Accounts of Raziya’s relationship with Yaqut vary and are debated even today. Perceptions are coloured by what were the acceptable norms of the time and also the popular stories that are woven around the Queen. By all accounts, their relationship does not appear to have been ‘criminal’ in the physical sense. The author of the famous Tabkat-i-Nasiri only states, ‘Yaqut, the Abyssinian, acquired favour in attendance upon the Sultan’. This is a benign statement. The greatest breech of decorum alleged against Sultan Raziya is recorded by Ferishta, a later-day author, and pertains to ‘the familiarity which existed between the Abyssinian and the Queen in the fact that when she rode, she was always lifted on her horse by the Abyssinian’ (quoted by Ishwari Prasad in Medieval India p. 146). It is stated that when Sultan Raziya mounted her horse, Yaqut would place his hands under her arms to lift and place her on the saddle.

Whatever the truth of the allegations, Raziya committed an act of unpardonable indiscretion by openly demonstrating her preference for the Abyssinian. Such conduct was bound to arouse suspicion and resentment. There can be no doubt that Sultan Raziya clearly transgressed the proper limits of the society of the time, particularly since she was an unmarried princess of the royal family. It was not that a queen was not permitted to love. It was perfectly acceptable for a queen to indulge herself with a submissive prince consort or even to revel in the darkness of the palace harem behind the curtain of at least minimal outward show of decorum. However, an open admission of preference for an individual, that too an Abyssinian, was viewed by the Turkish nobility as an intolerable act of defiance by Sultan Raziya. They would act to set things right!

The ‘Forty’ now felt completely left outside the Sultan’s favour. This was an affront to their sense of entitlement since they had been and to a large extent continued to be the core of the military strength that had established the Muslim kingdom in the heart of North India. It was inevitable that a conspiracy would be hatched to depose Sultan Raziya and install someone who would be more pliable and amenable to their wishes in her place. Accordingly, a group of nobles, led by Aitigin who was the Amir-i-Hajib the Lord Chamberlain, decided to act. The other prime movers in the rebellion were Malik Altunia, the Governor of Bhatinda and Kabir Khan, the Governor of Lahore.

Kabir Khan went into open revolt first, but was almost immediately defeated by Raziya and he fled west. However, he was stopped at the River Chenab by the Mongols and was forced to return and surrender to the Queen. Raziya returned to Delhi in triumph. Almost immediately Altunia rebelled in Bhatinda. Raziya marched to suppress the rebellion, reaching Bhatinda in April 1240. However, on reaching Bhatinda, Yaqut who had accompanied her was ambushed and killed, and Raziya was isolated, captured and imprisoned. The conspirators placed Muiz ud-Din Bahram, Iltutmish’s third son on the throne in Delhi. The events that played out after this could be attributed to one of two factors, or could also be a combination of the two.

First, Raziya was a consummate diplomat and played a careful hand while in captivity in Bhatinda. The second factor could be that being far away from the seat of power, Altunia was not given his fair share of territories and other treasures of victory, when the redistribution of high offices and power was done, which led to his being disaffected. Altunia was himself an ambitious man and therefore, he married Raziya and together they marched on Delhi in August 1240. The Raziya-Altunia forces from Bhatinda were soundly defeated by the Delhi forces and the couple fled from the battlefield, while their troops deserted them. It is speculated that Altunia who was not considered a great field commander was permitted by Raziya, who was a much more capable commander, to make the decisions in the battle, which led to the defeat. It is believed that she deferred to her ‘husband’ during the critical phases of the battle as a self-effacing Muslim lady would normally do. This was behaviour that was completely out of character for the firebrand Queen. No clear reason has been attributed to this change towards docility in Raziya. It could be that the death of Yaqut, her own imprisonment and the forced domesticity that she had to embrace on being married combined to strip her of the steadfastness and courage that had been the hallmark of her reign.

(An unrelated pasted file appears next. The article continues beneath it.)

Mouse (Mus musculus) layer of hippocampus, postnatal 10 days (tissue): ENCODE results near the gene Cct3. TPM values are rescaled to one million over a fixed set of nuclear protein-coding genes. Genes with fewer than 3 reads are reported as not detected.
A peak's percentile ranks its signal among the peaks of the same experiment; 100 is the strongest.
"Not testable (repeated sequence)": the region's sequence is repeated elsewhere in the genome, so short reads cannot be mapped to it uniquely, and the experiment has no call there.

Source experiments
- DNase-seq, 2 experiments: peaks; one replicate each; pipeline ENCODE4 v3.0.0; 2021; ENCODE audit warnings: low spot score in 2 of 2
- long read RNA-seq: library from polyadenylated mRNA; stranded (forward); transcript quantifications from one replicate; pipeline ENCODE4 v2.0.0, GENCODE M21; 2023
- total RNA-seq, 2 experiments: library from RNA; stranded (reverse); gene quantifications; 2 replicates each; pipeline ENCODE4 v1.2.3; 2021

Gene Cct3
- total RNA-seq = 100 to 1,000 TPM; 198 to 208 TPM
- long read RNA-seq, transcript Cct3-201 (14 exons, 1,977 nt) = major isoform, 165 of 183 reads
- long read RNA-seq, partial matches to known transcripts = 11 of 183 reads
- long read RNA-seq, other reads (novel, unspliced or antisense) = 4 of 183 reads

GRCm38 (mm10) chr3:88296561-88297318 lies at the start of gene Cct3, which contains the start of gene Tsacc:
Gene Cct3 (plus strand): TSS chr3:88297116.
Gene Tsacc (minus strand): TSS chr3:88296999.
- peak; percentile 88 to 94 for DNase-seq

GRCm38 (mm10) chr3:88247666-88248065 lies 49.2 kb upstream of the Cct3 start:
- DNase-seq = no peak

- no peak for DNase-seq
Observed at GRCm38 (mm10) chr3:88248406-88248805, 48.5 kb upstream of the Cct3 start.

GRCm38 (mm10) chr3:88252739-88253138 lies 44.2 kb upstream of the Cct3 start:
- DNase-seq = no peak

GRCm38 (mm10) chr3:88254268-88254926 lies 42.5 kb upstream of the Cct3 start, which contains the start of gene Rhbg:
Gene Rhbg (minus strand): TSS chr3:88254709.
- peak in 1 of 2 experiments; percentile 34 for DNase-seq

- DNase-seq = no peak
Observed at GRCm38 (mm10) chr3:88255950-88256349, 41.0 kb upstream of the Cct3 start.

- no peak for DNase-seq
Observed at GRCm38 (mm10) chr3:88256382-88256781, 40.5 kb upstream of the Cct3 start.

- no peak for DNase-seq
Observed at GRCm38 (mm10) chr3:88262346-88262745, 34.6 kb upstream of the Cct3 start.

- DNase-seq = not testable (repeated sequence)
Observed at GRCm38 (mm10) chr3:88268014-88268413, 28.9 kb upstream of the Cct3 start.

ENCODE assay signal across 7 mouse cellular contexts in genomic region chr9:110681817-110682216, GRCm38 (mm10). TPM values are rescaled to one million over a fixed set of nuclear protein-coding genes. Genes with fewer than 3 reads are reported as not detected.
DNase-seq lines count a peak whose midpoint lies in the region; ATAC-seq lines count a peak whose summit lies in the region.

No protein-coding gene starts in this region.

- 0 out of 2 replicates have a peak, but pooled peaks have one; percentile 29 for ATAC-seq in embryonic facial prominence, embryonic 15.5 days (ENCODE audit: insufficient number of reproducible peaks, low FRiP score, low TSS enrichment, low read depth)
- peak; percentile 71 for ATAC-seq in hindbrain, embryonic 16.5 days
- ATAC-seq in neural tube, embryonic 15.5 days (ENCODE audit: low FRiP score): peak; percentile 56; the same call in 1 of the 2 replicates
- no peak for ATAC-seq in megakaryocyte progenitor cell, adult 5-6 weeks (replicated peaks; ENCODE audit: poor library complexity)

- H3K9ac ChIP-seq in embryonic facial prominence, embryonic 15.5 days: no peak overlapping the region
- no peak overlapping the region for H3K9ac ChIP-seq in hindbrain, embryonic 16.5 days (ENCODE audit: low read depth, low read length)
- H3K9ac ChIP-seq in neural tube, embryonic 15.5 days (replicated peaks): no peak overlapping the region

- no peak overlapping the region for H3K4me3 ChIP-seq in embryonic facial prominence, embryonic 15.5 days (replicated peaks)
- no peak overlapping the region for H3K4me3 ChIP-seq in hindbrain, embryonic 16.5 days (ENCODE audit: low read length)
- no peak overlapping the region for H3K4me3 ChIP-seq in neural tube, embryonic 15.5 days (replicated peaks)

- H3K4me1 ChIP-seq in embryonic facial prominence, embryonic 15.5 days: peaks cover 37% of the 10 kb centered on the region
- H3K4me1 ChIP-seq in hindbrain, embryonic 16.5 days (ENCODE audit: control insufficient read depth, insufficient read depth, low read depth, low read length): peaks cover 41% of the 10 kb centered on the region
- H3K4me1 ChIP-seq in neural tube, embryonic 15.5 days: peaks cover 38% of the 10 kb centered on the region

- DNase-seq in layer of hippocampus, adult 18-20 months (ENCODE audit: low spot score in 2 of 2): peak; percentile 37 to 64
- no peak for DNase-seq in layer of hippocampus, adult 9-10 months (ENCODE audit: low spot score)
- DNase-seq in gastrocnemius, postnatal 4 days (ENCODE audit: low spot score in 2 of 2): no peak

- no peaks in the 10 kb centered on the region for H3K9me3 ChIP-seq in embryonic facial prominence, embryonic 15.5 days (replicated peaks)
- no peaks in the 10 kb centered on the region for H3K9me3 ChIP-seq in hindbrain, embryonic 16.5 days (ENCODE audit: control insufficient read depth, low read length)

There are conflicting versions of the death of Sultan Raziya. One states that while fleeing the battlefield she was murdered by some ‘Hindu’ robbers for her jewellery. [How the chronicler identified the robbers as ‘Hindu’ has never been satisfactorily explained. The robbers and dacoits of the time could have been of any religious denomination. The anti-Hindu bias of Muslim chroniclers of the time is seen in such nuanced ways.] The other version is that she was captured and send to Bahram, by then ruling in Delhi, in chains where she was put to death. The date of her death has been repeatedly confirmed as 13 October 1240. Irrespective of the version that is true, this was a mundane end to a tumultuous career for the only Muslim Queen to have ruled from Delhi. Her reign lasted just three years and six days. Sultan Raziya was buried on the banks of the River Yamuna with a small tomb to mark the grave. In later days, the tomb became a place of pilgrimage as a ‘place of sanctuary’.

The Confused Aftermath